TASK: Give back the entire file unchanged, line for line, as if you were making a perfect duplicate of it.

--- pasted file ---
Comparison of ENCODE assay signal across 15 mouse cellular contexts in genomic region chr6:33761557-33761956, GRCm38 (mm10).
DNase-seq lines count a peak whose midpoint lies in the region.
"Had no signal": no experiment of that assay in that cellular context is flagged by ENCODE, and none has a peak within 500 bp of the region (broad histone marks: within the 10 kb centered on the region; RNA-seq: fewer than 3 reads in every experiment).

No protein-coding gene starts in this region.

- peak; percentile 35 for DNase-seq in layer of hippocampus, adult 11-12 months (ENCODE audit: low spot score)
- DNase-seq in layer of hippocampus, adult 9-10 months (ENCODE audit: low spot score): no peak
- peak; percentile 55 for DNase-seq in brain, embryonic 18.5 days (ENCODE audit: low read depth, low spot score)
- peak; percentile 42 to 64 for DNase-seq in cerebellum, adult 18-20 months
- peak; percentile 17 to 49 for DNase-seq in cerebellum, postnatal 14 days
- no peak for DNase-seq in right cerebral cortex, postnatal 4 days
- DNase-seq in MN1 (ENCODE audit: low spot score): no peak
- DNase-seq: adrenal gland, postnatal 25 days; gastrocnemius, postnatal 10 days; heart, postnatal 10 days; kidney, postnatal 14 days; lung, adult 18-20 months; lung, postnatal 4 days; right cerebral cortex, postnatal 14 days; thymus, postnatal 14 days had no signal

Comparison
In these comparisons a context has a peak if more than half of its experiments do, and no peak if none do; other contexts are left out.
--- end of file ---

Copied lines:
Comparison of ENCODE assay signal across 15 mouse cellular contexts in genomic region chr6:33761557-33761956, GRCm38 (mm10).
DNase-seq lines count a peak whose midpoint lies in the region.
"Had no signal": no experiment of that assay in that cellular context is flagged by ENCODE, and none has a peak within 500 bp of the region (broad histone marks: within the 10 kb centered on the region; RNA-seq: fewer than 3 reads in every experiment).

No protein-coding gene starts in this region.

- peak; percentile 35 for DNase-seq in layer of hippocampus, adult 11-12 months (ENCODE audit: low spot score)
- DNase-seq in layer of hippocampus, adult 9-10 months (ENCODE audit: low spot score): no peak
- peak; percentile 55 for DNase-seq in brain, embryonic 18.5 days (ENCODE audit: low read depth, low spot score)
- peak; percentile 42 to 64 for DNase-seq in cerebellum, adult 18-20 months
- peak; percentile 17 to 49 for DNase-seq in cerebellum, postnatal 14 days
- no peak for DNase-seq in right cerebral cortex, postnatal 4 days
- DNase-seq in MN1 (ENCODE audit: low spot score): no peak
- DNase-seq: adrenal gland, postnatal 25 days; gastrocnemius, postnatal 10 days; heart, postnatal 10 days; kidney, postnatal 14 days; lung, adult 18-20 months; lung, postnatal 4 days; right cerebral cortex, postnatal 14 days; thymus, postnatal 14 days had no signal

Comparison
In these comparisons a context has a peak if more than half of its experiments do, and no peak if none do; other contexts are left out.